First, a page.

Grocery eCommerce is exploding, with eMarketer estimating US food and beverage sales growing from 18.2 percent to $19.89 billion. By 2021, the figure is projected to reach $38.16 billion. But this growth isn’t happening in a vacuum. Entrepreneurs and investors are pushing the industry, and consumers are pulling the industry, towards the disruptive change necessary to sustain this level of growth. CPG brands that cling to old marketing techniques run the risk of being left behind.

We need to consider that marketing tactics that work in the physical world will often not work in digital. But even more challenging is the fact that online tactics that work well in other industries may also find dead ends in CPG. So how do brands avoid these eCommerce pitfalls and find a clear path to success? Here are a few strategies to consider:

Don’t Engage…Enable

This next sentence is likely to send shockwaves through many of today’s marketers: Engagement is a bad idea when it comes to CPG. Consumer engagement can be a brilliant strategy in high consideration product categories (think cars, TVs, lawnmowers, etc.) because these decisions are made over time, during which consumers tend to follow a definable funnel. But CPG buyers are making purchase decisions on what they consider low-risk products. They are not looking for engagement to make them more comfortable, nor do they generally need a contest, survey or game to make them feel more connected to the brand. They simply want to make the purchase and get on with their lives.

Our behavioral research shows that every click/choice a customer must make to buy a CPG product online causes 80 percent of them to abandon the process. CPG consumers purchase on impulse, and a successful brand will focus their efforts on enabling that intent. That means eliminating complicated paths to purchase and streamlining websites so consumers can easily add products into carts. How many clicks should there be from initial interest to purchase? How about one?

Understand the Digital CPG Mindset

In a CPG world, it’s understandable to think that price matters, but in reality it takes up very little of the consumers’ digital decision-making space. We have found that less than 2 percent of CPG shoppers compare product pricing, even when simple comparison tools are available. It’s sensitivity to friction that more often impedes the purchasing process, not price sensitivity.

Another surprising area of friction lies in choice. An overwhelming array of product options including size, color, flavor, scent, etc. can delay or derail the quick buying decision because there are too many options to consider. Albert Einstein and many other thought leaders wore the same clothing every day to cut down on the number of decisions in their day. To that same effect, CPG consumers have the same mentality, even if it’s only at a subconscious level. We have found that limiting choice to three or fewer options can quadruple the number of consumers who choose to buy, compared to having four or more options. We also discovered that digital ads offering a single size option for the product drive 13 times more sales than those having multiple options.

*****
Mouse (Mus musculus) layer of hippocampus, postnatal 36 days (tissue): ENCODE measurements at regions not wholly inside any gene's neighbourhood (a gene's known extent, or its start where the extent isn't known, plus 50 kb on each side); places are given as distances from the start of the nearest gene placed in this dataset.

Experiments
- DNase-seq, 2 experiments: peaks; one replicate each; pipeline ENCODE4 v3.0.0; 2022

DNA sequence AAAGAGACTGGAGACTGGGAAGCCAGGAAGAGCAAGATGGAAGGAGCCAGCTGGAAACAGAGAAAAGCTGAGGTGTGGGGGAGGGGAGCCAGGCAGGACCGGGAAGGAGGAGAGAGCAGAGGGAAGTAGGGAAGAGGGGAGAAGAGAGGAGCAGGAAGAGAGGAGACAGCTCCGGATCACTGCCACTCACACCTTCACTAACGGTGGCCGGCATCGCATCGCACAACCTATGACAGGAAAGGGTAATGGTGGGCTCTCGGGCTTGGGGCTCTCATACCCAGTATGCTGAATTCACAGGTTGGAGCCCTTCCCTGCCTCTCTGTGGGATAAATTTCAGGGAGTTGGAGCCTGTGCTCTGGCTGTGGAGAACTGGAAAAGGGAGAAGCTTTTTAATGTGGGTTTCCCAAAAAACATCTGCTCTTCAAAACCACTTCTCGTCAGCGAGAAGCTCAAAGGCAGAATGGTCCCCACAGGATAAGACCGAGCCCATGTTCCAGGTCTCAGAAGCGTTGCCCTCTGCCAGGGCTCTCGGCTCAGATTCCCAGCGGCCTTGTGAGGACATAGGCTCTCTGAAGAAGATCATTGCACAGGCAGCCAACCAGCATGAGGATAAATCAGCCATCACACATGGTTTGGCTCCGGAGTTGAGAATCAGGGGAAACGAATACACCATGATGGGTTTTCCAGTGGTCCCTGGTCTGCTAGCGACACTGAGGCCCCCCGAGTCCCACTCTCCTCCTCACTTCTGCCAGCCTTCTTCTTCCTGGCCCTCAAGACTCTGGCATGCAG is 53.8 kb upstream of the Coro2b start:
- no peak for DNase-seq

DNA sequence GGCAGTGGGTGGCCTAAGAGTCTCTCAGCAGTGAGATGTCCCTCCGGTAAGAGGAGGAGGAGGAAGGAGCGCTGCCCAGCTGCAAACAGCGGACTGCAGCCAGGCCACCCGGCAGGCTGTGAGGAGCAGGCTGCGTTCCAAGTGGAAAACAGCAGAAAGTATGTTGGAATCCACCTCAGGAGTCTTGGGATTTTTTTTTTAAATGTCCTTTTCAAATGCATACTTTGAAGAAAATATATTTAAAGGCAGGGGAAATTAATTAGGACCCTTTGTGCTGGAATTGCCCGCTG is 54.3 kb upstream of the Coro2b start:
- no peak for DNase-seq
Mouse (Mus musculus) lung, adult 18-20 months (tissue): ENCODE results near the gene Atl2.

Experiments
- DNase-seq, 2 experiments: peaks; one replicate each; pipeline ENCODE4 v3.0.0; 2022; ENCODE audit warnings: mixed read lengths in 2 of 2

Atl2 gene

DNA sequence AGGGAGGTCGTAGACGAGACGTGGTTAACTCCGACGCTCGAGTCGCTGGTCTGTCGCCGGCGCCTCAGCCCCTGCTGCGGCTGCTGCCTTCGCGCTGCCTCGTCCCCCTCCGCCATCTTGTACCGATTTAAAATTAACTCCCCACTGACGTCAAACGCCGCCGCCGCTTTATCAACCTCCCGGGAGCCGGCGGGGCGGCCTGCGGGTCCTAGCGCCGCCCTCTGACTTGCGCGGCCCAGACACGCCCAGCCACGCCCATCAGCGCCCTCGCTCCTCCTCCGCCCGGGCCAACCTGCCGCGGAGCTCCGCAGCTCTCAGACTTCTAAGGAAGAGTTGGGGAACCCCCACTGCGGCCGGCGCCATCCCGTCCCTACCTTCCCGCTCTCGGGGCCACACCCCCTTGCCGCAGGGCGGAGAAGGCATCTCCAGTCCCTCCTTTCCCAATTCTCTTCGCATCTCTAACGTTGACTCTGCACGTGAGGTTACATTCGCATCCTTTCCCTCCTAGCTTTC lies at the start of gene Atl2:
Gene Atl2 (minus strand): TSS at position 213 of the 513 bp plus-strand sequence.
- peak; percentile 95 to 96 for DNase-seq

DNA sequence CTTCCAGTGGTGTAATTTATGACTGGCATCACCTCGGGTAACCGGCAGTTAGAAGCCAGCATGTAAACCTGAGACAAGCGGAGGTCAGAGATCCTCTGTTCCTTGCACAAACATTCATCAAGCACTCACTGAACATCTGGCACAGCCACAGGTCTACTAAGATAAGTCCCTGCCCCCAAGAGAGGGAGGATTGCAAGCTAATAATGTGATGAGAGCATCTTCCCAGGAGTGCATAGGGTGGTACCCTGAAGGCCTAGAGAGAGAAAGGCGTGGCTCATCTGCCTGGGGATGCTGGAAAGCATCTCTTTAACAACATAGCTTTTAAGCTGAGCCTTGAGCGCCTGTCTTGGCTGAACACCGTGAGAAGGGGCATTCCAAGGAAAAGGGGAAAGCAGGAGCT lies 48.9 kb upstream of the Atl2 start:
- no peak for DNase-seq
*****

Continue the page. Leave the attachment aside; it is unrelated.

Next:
Meet Consumers’ Needs

Of course, even if the buying process is simple, you still have to inspire consumers to act. We’ve seen great examples of CPG brands innovating to meet new consumer needs and connect with consumers’ deeper values in ways that drive purchase decisions. Brands are using SmartLabels, powered by data from companies like Label Insight to make nutritional, ingredient and packaging information transparent to consumers. Through the innovative Loop program, brands and retailers are partnering to fill the desire for more sustainable packaging … without compromise. Where consumers lose interest in clunky recycling or in too-weak packaging (I’m looking at you, water-bottle-that-won’t-stand-up), Loop will succeed by providing sustainability through upgraded, beautiful packaging that can be reused. As with innovation on the path to purchase, success depends on meeting consumers’ existing needs in innovative ways, not expecting them to change to meet brand needs. 

Payoff Is Worth it

CPG eCommerce should be embraced as a way to build sales while making consumers’ lives easier and more fun. Play around with reimagining online carts as places to help build shopping lists, enable consideration for products to make life better, and to make repeat purchases easier. Think of ways to surprise and delight the consumer by saving them time and decision weight. As an industry, we have to break the habitual patterns that result in mediocre results, by expecting shoppers to do things that shoppers do not naturally do (or want to do). CPG companies that tailor their paths to purchase to the nuances of how consumers want to shop, while continuing to be creative with their products and marketing, can enjoy record growth in the years to come.

This article originally appeared on CPGMatters.com.

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